A good design process can reduce between one and two orders of magnitude the risk of delivering inadequate functionalities during the development phase due to imprecise definition of requirements.


Software development is an entire universe, full of languages and frameworks. The same project can be developed dozens of different ways, depending on what platform, framework, and code language you use. Before starting the development process, you will need to define where your app or software will run. Is it specific to a certain operating system? Or will it be a cloud-based app that is compatible with any web browser?

During the engineering and development process, communication is paramount. Utilize communication tools that allow you to interact with the development team, test the software, and get everyone on the same page. Consider implementing sprint reviews according to the cadence of the sprint (weekly or biweekly) with either the development team and/or the project manager. Ask your vendor to add updates to a code repository so that you always have the latest version of the code available for you to test. And don’t forget deployment scripts, databases scripts, test cases, and any other form of deliverables.

Quality Assurance Testing

Quality Assurance testing is an essential part of any development or design process. QA testing adds value to your product and can even ensure customer loyalty. Software that is released without having gone through QA testing can be riddled with glitches, inaccurate data, and performance issues.

Do not confuse quality control with quality assurance. You should always prefer a quality assurance process complemented with a good quality control process of the software product. Quality assurance is a proactive task, aiming to reduce times and costs fixing bugs or unexpected functionalities. Quality assurance applies to the software product, to the software development process, to the project management practices, and to the team as a whole. Quality control is a very important task, but requires a product that’s ready to be tested. Fixing bugs and changes are inevitable during the test phase, but you can reduce the resources allocated to this phase when the cost of change is higher if you invest in quality assurance from the very beginning by defining the expected target, checking the process methodology, and making it explicitly clear the quality control that the software will later be expected to pass.

Some vendors have a team dedicated exclusively to quality assurance engineering and testing. If you choose to outsource QA testing, you want to look for a vendor who has at least 10 to 15 years of experience, if not more. Outsourcing quality assurance testing reduces testing times to get your product to market faster, allows you to produce a higher-quality end product, and helps you stay on budget.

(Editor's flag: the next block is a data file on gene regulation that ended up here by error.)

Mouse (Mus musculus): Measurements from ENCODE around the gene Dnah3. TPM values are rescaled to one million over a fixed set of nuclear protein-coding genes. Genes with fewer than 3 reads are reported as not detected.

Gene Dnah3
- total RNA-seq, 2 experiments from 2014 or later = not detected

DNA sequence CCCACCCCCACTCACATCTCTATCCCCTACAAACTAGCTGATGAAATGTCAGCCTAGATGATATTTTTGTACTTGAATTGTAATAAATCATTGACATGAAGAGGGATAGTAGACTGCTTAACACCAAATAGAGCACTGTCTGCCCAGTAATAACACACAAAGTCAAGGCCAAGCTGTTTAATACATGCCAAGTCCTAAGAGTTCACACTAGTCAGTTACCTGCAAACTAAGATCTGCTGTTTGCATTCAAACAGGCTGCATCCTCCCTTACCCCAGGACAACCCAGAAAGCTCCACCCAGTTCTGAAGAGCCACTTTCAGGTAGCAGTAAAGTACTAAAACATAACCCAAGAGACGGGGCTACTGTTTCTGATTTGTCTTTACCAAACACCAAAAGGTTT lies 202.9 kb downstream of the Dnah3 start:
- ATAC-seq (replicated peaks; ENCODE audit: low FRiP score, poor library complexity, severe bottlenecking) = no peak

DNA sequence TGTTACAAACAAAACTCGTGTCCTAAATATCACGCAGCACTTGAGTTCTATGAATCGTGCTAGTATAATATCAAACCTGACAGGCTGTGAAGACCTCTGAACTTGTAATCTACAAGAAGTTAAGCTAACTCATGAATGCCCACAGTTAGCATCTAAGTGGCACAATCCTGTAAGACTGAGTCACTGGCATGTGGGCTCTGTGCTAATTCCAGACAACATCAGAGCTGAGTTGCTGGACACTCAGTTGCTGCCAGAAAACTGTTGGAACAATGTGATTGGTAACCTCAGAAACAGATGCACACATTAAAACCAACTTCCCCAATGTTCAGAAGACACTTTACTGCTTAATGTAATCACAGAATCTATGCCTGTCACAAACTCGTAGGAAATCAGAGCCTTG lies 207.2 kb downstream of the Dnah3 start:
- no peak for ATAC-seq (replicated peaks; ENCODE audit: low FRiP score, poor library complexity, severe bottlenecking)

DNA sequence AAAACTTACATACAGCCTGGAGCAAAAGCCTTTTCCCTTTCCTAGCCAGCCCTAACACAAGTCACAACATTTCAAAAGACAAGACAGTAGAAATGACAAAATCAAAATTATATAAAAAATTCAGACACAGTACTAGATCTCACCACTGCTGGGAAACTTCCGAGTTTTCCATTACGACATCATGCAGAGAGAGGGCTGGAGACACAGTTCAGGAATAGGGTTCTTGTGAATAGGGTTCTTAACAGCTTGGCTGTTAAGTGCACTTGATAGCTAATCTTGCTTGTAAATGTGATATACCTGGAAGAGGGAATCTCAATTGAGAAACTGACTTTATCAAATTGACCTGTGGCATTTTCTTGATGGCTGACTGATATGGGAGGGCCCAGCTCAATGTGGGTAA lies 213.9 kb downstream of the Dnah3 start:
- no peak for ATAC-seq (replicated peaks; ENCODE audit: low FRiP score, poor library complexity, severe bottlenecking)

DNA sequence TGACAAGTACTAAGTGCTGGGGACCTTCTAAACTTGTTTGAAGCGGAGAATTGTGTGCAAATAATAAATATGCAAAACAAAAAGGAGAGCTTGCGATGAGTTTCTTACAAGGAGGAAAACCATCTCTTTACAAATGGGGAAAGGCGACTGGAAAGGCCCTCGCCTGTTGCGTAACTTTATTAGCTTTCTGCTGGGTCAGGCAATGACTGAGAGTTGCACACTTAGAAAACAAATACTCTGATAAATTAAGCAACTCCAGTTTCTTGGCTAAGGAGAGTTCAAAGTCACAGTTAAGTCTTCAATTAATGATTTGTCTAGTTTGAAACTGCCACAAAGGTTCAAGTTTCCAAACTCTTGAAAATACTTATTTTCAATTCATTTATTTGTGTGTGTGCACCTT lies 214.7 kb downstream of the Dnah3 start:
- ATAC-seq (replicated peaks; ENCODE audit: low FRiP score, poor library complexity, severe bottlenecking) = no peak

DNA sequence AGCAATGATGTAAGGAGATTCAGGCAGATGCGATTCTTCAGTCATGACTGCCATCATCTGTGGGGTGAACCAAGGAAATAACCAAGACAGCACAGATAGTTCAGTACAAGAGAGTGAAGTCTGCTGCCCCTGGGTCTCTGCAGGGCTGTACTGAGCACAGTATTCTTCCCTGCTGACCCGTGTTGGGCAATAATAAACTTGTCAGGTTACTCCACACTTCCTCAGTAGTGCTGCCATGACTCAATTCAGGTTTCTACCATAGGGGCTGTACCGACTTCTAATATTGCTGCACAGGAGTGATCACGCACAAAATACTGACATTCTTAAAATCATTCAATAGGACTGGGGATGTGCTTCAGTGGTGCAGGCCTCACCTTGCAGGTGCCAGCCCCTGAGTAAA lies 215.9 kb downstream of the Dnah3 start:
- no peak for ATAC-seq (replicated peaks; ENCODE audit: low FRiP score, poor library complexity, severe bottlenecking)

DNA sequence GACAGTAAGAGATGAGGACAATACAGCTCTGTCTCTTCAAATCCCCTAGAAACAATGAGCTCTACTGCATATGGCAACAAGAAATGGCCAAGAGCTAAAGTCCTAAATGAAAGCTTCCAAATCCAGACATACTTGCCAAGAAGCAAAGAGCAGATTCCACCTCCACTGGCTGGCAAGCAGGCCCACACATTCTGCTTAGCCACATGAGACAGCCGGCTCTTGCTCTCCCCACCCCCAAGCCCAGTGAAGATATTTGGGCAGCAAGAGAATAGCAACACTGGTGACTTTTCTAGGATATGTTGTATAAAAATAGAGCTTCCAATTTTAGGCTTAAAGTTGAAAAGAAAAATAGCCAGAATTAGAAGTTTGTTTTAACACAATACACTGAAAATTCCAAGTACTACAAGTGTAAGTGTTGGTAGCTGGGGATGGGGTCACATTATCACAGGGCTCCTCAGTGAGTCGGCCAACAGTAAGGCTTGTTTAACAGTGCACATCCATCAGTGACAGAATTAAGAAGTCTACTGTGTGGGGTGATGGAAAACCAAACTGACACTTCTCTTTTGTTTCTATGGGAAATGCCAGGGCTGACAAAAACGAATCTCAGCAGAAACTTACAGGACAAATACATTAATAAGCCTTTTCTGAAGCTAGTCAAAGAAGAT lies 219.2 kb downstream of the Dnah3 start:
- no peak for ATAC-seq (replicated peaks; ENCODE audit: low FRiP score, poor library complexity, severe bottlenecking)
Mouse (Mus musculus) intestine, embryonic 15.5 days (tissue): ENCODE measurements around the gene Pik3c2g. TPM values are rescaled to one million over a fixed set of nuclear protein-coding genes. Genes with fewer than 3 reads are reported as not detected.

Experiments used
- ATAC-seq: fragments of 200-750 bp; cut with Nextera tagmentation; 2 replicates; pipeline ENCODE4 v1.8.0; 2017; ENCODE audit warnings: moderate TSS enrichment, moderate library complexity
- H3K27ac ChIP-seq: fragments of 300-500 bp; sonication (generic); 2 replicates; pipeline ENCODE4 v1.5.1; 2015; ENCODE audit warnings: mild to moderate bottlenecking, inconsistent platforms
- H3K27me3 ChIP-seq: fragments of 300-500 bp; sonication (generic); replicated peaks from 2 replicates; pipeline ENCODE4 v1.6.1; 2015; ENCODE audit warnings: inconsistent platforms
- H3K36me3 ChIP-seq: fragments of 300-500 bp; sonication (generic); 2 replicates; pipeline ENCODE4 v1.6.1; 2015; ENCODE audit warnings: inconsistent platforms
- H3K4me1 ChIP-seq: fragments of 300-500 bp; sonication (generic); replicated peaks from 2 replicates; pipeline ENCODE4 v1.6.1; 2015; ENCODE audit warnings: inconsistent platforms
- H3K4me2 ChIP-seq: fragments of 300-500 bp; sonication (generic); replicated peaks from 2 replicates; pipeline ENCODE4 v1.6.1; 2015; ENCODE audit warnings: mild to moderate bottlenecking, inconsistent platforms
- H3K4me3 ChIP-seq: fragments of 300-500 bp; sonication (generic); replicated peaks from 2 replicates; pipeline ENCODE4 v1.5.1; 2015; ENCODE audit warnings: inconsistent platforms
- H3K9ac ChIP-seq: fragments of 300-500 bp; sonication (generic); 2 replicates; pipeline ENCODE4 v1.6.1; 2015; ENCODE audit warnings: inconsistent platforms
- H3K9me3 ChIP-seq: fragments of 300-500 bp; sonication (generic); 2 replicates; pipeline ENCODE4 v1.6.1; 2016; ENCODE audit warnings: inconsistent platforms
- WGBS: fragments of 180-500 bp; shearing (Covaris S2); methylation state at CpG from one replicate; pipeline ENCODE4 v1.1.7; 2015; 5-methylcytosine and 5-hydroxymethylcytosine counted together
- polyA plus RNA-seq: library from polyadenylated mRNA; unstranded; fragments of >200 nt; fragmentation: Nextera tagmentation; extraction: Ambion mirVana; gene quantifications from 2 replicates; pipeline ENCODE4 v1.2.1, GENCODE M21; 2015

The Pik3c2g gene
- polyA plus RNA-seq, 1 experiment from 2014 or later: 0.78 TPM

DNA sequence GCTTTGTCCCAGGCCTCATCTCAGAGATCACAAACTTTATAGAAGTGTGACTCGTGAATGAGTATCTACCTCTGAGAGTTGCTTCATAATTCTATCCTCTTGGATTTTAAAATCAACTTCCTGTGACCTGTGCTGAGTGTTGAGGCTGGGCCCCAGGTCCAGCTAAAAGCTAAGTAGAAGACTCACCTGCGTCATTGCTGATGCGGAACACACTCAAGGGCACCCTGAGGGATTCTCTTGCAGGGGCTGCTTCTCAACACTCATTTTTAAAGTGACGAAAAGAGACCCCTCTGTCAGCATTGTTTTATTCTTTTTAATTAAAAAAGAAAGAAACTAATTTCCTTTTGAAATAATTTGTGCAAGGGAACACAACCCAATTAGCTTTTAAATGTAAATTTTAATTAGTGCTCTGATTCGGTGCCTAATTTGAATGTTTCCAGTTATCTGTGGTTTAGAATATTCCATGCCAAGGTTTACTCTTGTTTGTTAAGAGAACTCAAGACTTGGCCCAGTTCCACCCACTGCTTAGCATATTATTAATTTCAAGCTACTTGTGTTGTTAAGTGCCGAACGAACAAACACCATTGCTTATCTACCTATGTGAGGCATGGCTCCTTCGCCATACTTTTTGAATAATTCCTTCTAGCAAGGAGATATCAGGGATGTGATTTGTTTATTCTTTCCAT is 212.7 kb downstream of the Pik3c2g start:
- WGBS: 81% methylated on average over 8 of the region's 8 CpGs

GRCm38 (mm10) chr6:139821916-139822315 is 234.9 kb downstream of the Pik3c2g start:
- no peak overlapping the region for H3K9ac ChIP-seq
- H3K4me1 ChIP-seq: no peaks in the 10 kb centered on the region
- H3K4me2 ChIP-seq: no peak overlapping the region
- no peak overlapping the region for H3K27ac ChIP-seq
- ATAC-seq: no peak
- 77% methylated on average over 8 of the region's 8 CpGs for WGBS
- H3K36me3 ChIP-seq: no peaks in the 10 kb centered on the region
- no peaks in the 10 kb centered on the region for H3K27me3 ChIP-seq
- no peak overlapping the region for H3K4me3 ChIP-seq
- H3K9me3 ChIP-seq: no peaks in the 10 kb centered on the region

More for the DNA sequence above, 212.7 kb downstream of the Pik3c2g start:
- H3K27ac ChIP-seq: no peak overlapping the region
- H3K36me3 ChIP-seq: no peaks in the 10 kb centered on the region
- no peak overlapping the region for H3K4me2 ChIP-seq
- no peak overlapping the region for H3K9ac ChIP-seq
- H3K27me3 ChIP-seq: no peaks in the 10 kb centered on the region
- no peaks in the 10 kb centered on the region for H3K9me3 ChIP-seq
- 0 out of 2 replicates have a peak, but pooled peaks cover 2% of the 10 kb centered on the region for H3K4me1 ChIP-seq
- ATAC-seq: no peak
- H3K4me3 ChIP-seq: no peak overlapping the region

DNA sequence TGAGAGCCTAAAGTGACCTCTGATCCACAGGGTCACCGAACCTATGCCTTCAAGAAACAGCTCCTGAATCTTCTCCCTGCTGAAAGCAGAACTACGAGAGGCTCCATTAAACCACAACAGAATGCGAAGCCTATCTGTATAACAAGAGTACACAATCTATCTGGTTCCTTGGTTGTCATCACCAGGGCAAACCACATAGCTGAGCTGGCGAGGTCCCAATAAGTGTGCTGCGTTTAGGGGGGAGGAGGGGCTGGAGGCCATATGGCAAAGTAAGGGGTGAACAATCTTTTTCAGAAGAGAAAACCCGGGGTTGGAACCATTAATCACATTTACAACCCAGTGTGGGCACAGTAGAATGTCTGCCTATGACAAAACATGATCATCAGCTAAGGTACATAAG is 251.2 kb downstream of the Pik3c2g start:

Ideally, if you are pleased with the completed project developed by your vendor, consider the same vendor to also manage project maintenance, updates, support, and new features. Using the same vendor for project development and post-production phase ensures cohesiveness and consistency throughout the software life cycle. The generally accepted rule of maintenance costs that you should budget for the maintenance of an application (according to many web sources) is about 20% of the cost to develop the application. That is, you should plan on spending 20% per year to maintain the application once it has been built. This cost can be lower, even much lower depending.

Your Responsibility

As a client of an outsourced vendor you should:

Have a Product Manager Assigned from Your Company This person should be responsible for decisions on your side. Another name for this role is Product Owner. One person where the buck stops and/or delivers the decision. You may have many domain experts who want to or must weigh in on how something should look or act in your application (e.g. healthcare apps), but someone needs to corral and control them and force decisions with authority or everyone is going to go nuts during delivery and finger pointing becomes the scapegoat.

Availability Your Product owner should be as readily available to answer questions from the vendor team. A product owner who is rarely available because of other commitments at your company or for whatever reason introduces a major risk factor to delivering your product on time and budget.

Submit the vendor a clickable no-code prototype to estimate from. If you do not have one, then supply them with these assets:

  • Wire Frames
  • User Stories
  • Use Cases
  • Feature List
  • Style Guide
  • Anything that can help them understand the project but also the company too!

Partner With AccelOne’s Nearshore Development Team

AccelOne delivers impeccable software development and design services, ranging from the exploration phase to project completion, including quality assurance testing and engineering, at our nearshore development center in Buenos Aires, Argentina. To learn more about our services or to schedule a consultation, contact us online or call 800.863.6814.

Scott Craig

Scott Craig



Kirkland, WA, USA